With that recognized disparity as a given, all that’s left to those with an interest in promoting the project is an attempt to minimize the local impacts while ignoring the existing unequal environmental burden and resultant compromised health of local residents.  The first EJA author offered up a weak effort to use the absence of local regulations in favor of a regional approach by the air district to imply that the pollution burden is somehow shared regionally on an equal basis.  That suggestion flies in face of common sense.  It’s pretty obvious that residents living in the shadow of a giant emissions stack with hundreds of heavy diesel trucks rolling through their neighborhoods 24/7 would not be sharing the burdens of the project equally with the residents in north Solano county who would receive economic benefits. 

When it comes to the EPA’s expressed concern with prioritizing segments of the community with the highest need, we also have an abundance of data documenting the existing health conditions of the local residents.  As the State Attorney General reiterates, this is a segment of the community in need of help, not additional environmental burdens.  The statistics documenting extraordinarily high rates of pollution-related pulmonary and cardiac disease in south Vallejo are startling, and any thought of adding a single new polluting industry to the mix should not merit serious consideration.

If a majority of the Council remains determined to approve the project it will have to do so with the open acknowledgment that the project represents the continuation of a longstanding pattern of environmental injustice - a pattern that the impetus behind current Federal and State public policy is actively looking to break.  The Council will have to rely entirely on the dubious assertion that the purported economic benefits would somehow be enough to justify an unequal distribution of burdens and benefits, and further damage to the health and quality of life for the residents of south Vallejo neighborhoods.  The unsupported assertion that this project would lead to more employment opportunities for local residents ignores that approval of such a project would drive down local property values and establish a pattern of similar industrial development as the only kind of businesses willing to locate next to a noisy polluting industrial site.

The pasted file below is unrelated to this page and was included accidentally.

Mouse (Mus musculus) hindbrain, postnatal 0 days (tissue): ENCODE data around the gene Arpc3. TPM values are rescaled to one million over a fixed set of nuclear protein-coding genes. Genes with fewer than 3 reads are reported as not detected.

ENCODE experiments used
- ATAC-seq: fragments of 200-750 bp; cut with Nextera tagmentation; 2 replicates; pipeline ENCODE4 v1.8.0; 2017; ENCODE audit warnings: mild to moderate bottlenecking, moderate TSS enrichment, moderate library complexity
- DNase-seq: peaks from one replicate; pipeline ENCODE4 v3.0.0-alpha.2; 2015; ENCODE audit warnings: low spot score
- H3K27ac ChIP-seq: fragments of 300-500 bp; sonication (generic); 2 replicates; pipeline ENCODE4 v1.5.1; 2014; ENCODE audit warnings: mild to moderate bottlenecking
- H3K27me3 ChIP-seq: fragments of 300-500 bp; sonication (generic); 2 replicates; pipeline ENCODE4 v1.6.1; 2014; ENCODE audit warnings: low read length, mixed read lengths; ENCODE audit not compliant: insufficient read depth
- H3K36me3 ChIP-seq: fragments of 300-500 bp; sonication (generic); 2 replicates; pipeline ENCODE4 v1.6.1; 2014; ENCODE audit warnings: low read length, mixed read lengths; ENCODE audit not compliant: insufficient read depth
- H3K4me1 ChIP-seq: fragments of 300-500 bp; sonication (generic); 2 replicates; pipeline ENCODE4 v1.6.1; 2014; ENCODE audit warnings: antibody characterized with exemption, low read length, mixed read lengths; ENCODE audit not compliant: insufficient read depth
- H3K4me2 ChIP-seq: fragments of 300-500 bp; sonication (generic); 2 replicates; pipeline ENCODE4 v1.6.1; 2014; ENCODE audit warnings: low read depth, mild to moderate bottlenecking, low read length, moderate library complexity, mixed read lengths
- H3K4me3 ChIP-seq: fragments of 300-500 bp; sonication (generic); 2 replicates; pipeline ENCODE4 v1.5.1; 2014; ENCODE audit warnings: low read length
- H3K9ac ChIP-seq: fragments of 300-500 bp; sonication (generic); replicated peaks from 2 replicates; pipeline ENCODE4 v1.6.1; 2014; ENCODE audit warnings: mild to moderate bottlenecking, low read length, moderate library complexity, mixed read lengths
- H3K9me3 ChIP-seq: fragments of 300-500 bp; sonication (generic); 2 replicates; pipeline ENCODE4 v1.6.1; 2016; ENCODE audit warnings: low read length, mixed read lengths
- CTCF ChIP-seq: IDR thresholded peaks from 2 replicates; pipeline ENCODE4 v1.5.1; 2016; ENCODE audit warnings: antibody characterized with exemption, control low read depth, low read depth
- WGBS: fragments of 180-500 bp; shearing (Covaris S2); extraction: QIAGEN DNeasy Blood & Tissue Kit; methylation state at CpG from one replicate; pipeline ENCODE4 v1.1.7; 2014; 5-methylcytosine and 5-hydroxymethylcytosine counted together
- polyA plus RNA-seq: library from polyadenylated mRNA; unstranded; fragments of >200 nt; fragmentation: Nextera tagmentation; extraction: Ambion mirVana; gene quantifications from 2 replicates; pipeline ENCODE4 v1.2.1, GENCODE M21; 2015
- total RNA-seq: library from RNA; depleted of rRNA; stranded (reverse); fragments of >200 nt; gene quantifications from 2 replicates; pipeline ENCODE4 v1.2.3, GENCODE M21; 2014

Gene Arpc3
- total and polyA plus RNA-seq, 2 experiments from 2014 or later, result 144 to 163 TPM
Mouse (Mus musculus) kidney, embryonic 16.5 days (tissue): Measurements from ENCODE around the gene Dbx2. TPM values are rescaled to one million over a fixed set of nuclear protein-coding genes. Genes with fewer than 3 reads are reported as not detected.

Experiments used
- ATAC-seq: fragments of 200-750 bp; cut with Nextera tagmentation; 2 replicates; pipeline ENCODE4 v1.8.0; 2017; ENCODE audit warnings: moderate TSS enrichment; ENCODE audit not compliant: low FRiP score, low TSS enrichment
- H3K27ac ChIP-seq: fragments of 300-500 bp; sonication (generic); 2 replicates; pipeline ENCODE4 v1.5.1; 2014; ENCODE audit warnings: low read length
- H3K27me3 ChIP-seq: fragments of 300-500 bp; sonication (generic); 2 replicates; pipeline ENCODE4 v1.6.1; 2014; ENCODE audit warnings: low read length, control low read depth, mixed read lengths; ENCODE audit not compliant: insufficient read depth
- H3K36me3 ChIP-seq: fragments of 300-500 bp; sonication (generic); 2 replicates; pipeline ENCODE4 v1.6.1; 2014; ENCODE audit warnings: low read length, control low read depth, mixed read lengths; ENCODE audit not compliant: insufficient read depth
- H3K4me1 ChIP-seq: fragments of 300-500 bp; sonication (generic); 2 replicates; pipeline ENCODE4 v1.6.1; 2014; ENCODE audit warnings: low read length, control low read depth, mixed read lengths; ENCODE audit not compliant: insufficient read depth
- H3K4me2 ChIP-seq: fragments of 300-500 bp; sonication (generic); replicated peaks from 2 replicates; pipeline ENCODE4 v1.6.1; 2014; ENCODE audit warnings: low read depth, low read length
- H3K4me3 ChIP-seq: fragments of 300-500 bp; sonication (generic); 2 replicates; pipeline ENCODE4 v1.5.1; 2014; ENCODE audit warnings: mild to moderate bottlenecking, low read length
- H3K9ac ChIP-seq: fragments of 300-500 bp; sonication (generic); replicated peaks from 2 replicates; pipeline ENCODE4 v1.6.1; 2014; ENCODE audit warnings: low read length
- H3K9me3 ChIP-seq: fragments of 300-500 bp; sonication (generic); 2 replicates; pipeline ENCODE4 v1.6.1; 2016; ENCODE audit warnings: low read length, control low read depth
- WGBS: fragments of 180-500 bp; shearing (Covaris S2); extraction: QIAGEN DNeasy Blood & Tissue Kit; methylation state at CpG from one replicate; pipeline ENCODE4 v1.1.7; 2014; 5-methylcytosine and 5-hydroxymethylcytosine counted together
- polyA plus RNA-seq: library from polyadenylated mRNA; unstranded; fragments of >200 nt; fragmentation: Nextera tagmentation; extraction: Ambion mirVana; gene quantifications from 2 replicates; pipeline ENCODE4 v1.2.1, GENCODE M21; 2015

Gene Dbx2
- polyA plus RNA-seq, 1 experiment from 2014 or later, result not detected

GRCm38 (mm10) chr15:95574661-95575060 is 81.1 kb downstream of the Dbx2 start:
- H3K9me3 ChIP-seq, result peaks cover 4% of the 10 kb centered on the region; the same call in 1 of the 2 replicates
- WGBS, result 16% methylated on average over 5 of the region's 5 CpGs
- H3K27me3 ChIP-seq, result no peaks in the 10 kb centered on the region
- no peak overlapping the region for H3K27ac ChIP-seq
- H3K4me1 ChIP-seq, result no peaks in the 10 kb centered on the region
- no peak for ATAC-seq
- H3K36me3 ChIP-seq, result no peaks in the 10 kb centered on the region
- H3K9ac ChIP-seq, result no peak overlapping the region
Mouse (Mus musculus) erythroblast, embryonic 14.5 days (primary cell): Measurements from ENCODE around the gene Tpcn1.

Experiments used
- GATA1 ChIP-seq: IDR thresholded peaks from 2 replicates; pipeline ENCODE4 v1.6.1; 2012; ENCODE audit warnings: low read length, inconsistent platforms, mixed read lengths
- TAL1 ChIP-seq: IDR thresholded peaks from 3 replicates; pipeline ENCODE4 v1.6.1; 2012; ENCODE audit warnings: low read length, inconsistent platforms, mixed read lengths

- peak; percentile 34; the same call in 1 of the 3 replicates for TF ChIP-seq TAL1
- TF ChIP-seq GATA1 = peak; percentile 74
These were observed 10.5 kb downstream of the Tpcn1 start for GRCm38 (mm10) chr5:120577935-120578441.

South Vallejo needs an entirely different type of development, one that creates employment and revenue without the industrial scale pollution impacts.  For an example we need look no further than the project proposed by the previous owners of the site that fell victim to the financial crisis.  That proposal would fit well with the results of the general plan update process - including a waterfront park, 370 residential units and commercial office and retail.  Tying up this valuable property - the waterfront gateway to Vallejo and the Napa River - with an ill-conceived and badly managed proposal to establish a polluting industrial eyesore entails an unacceptable opportunity cost to the City and its people.  Local residents expect and deserve better judgment from our elected representatives than has been shown in regard to this application.